Nutrition: Eating in the Colder Season

Nutrition: Eating in the Colder Season

The food we put into our bodies has a direct connection to our health and well-being. Proper eating positively impacts weight, cholesterol and blood pressure—all key risk factors for heart disease. But eating well can be a bit harder as the weather cools. In a season known for warm, cozy, calorie-laden foods, and filled with holidays, here are some ways to maintain proper nutrition.

Let’s begin with what a heart-healthy diet looks like. It involves foods that are low in sodium, saturated fat, trans fat, cholesterol and refined sugars. Plant-based foods, such as fruits, vegetables, nuts and whole grains are the types of foods that are high in vitamins, fibre and nutrients needed for optimal health.

The best bet is to avoid packaged products and head to the produce section of the grocery store. It’s always good to opt for seasonal ingredients and it is a misconception that fresh produce cannot be found locally during the colder months. Vegetables that come into harvest in Canadaduring the fall include: cabbage, carrots, cauliflower, squash, potatoes, sweet potatoes, Brussels sprouts, turnip, celeriac, and dark leafy greens like kale, chard, collard greens. And fall fruit includes: apples, pears, cranberries, pomegranate, and various types of citrus fruit. Rule of thumb, “the darker the vegetable the more nutrition”.

Some of the best fall dishes—hearty and warm—are also the healthiest. Roasted vegetable dishes, with or without a whole grain or lean protein, always make excellent, healthful meals. It’s also a good time to try making your own soups, using plentiful seasonings like garlic and onion to add depth of flavour. And if you are in the mood for something lighter, don’t give up on salads—they’re not just for summer! Fall’s dark, robust greens make fantastic salads that pair perfectly with seasonal fruits and nuts.

As the depth of winter descends it can be a good time to buy frozen fruits and vegetables. Unlike pre-prepared, packaged items, frozen produce is flash-frozen at ideal ripeness to preserve vitamins and minerals. Make sure to read packages to ensure no fats, sodium or sugars have been added, and then feel free to use frozen produce to make great soups or smoothies. Frozen is a good option when fresh isn’t available, but try to limit dried fruit. As it contains less water and volume, it’s not as filling so we tend to eat a lot more of it than we should, consuming large amounts of sugar. Most whole fruits and vegetables contain 80 to 95 percent water which promotes satiety and helps with hydration.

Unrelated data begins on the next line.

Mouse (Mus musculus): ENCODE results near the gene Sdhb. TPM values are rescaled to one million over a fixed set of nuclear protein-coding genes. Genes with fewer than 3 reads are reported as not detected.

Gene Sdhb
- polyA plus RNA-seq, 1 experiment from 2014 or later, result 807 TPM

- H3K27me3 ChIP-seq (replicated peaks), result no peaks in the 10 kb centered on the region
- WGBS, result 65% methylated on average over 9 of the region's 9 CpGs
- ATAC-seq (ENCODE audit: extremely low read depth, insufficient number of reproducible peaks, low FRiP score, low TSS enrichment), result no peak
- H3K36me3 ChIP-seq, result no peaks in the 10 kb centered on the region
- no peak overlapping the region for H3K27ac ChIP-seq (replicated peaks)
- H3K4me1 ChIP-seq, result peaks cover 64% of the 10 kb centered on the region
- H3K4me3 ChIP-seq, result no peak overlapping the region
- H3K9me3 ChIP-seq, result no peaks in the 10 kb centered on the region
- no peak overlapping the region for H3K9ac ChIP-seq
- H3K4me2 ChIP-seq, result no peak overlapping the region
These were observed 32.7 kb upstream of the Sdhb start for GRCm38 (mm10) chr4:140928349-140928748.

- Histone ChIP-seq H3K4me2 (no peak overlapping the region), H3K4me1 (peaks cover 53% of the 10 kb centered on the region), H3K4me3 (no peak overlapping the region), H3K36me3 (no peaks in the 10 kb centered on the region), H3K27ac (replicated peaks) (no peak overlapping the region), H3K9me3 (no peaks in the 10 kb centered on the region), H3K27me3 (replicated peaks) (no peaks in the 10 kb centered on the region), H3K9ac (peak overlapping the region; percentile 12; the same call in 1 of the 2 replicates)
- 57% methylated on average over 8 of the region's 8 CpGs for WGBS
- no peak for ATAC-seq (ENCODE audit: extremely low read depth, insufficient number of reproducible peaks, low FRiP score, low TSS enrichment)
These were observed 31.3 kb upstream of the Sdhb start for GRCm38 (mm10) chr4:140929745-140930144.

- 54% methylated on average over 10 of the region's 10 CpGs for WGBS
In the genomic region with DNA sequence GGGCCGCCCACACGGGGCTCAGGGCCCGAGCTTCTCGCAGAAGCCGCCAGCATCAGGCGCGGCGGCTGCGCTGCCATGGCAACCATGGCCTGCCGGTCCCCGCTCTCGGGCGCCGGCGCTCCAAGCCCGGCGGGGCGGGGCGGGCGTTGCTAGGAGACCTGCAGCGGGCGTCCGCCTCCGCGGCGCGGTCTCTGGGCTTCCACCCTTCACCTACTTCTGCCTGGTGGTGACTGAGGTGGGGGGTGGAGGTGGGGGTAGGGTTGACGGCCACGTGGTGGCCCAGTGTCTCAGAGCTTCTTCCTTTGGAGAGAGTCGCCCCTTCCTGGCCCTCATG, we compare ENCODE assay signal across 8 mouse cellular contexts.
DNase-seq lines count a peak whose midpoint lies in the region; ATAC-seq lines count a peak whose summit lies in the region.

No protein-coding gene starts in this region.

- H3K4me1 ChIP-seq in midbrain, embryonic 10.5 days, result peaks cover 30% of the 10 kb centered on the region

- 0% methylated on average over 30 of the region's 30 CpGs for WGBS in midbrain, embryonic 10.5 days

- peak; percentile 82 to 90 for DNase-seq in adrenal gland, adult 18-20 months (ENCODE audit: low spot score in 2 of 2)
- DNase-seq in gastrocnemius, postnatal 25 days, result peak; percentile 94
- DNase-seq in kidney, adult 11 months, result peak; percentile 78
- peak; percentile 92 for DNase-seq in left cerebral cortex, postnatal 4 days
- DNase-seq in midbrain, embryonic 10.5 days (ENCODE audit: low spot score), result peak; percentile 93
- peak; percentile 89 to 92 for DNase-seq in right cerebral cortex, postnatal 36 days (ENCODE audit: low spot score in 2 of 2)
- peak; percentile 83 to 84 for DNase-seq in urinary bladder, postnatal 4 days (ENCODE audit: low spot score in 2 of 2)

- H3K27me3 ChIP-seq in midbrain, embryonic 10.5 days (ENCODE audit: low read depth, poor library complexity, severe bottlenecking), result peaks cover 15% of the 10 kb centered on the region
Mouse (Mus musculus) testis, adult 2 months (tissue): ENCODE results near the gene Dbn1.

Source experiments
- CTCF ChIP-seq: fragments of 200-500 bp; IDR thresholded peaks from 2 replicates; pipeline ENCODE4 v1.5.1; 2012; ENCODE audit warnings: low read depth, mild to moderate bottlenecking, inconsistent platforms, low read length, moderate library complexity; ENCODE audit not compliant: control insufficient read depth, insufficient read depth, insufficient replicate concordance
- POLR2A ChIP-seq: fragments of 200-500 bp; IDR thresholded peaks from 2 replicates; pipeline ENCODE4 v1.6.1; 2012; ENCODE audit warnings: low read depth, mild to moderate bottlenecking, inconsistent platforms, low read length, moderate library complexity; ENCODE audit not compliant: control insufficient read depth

As the indoor air tends to dry out in the winter, hydration does become particularly important. As our bodies react to dry air and we reach for more beverages, it’s important to try and avoid bottled fruit juices, sodas or blended coffee drinks. Instead, try to drink plenty of water. When flavoured naturally with lemon, lime, mint, or fruit, it becomes a nice refreshment. Or sip more tea, which is high in antioxidants.

Lastly, try and avoid convenience foods. Instead, make your own! A crock pot is your best friend in the winter as anything can be made in it. Take a moment to throw your ingredients in the crockpot in the morning and return to a hearty, warm meal at dinner. Convenient and healthy.

If you aim to follow these guidelines, then the weather need not impact your nutrition. The types of food you eat may change, but your healthy habits don’t have to.